Scientific publications

The role of deep brain stimulation as a surgical treatment for Parkinson's disease

Jun 1, 2000 | Magazine: Neurology

Olanow CW, Brin MF, Obeso JA.

Patients with advanced Parkinson's disease (PD) frequently suffer disabling motor complications that cannot be satisfactorily controlled with medical therapy.

Deep brain stimulation (DBS) has recently been introduced by Benabid and his colleagues in Grenoble, France, as a new surgical procedure for the treatment of PD patients. DBS simulates the effects of a lesion without the need to make a destructive brain lesion. In this procedure, an electrode is implanted in the brain target and connected to a subcutaneous pacemaker. DBS of the ventro-intermediate (Vim) nucleus of the thalamus has been shown to ameliorate tremor in patients with tremor-dominant PD. DBS of the subthalamic nucleus (STN) and globus pallidus pars interna (GPi) have been shown to improve all of the cardinal features of PD and to markedly reduce dyskinesia and motor fluctuations.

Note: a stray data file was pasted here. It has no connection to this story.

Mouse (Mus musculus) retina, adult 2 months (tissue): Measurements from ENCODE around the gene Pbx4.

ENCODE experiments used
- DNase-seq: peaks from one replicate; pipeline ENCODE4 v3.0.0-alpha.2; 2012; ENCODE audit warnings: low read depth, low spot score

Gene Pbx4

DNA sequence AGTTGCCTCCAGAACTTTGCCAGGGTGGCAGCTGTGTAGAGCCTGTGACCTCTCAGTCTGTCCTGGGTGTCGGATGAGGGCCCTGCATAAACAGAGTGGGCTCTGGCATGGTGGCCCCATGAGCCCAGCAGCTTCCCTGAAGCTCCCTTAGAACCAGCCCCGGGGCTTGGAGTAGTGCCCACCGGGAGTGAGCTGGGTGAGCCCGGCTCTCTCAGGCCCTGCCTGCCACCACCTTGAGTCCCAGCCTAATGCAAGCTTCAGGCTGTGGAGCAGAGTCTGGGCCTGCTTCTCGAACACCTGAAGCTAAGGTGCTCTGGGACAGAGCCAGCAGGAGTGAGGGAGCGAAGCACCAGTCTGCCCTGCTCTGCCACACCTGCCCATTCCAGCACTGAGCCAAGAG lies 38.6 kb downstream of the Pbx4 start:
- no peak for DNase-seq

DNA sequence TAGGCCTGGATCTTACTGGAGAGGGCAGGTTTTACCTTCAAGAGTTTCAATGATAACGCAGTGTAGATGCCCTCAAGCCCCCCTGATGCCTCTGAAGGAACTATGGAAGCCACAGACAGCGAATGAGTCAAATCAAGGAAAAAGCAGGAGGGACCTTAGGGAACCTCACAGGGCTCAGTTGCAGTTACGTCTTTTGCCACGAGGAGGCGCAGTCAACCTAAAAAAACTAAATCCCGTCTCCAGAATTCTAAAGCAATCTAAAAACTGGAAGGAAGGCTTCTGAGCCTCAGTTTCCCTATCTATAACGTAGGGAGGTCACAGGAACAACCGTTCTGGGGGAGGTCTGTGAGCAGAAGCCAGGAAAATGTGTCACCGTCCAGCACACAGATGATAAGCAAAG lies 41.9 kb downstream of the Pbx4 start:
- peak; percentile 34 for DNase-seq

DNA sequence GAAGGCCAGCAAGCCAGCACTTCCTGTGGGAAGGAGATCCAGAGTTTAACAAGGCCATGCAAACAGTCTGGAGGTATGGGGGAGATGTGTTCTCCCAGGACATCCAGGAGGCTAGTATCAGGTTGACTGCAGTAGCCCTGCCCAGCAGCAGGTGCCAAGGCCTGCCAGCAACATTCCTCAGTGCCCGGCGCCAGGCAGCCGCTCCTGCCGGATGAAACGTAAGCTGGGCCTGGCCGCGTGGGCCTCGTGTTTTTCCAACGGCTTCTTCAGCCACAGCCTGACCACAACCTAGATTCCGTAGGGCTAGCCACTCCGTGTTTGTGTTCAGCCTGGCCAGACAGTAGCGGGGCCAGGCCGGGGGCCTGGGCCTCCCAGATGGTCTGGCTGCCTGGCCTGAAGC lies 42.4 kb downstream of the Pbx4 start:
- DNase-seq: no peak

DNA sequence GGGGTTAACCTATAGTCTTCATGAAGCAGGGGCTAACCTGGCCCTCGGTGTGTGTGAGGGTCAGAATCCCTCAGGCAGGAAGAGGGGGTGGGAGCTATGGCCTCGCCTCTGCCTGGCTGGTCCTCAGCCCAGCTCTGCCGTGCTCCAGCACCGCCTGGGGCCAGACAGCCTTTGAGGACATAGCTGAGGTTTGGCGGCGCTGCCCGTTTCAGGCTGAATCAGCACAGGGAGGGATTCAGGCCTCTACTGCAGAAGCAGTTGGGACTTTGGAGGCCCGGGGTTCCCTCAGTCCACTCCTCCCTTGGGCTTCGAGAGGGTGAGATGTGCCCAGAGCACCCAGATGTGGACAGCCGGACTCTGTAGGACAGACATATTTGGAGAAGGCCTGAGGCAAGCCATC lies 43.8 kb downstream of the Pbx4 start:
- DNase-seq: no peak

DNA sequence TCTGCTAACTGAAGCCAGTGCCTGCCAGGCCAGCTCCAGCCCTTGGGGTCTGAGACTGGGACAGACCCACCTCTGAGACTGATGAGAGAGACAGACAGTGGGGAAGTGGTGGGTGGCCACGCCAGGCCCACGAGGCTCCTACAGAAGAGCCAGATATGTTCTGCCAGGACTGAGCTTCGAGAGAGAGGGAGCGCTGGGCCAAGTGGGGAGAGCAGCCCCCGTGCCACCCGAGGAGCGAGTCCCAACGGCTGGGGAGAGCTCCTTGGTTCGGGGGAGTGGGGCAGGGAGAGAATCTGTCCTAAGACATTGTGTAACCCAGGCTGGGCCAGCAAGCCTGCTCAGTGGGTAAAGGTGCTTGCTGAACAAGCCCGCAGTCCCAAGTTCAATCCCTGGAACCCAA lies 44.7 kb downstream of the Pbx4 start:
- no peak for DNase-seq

Adverse events are associated with the surgical procedure, the device, and stimulation, but the procedure is usually well tolerated. On the basis of these findings, the FDA has recently approved unilateral DBS of the Vim for treatment of tremor in PD and is currently considering approval of DBS for STN and GPi.

This article reviews existing information with respect to DBS.

CITATION  Neurology. 2000;55(12 Suppl 6):S60-6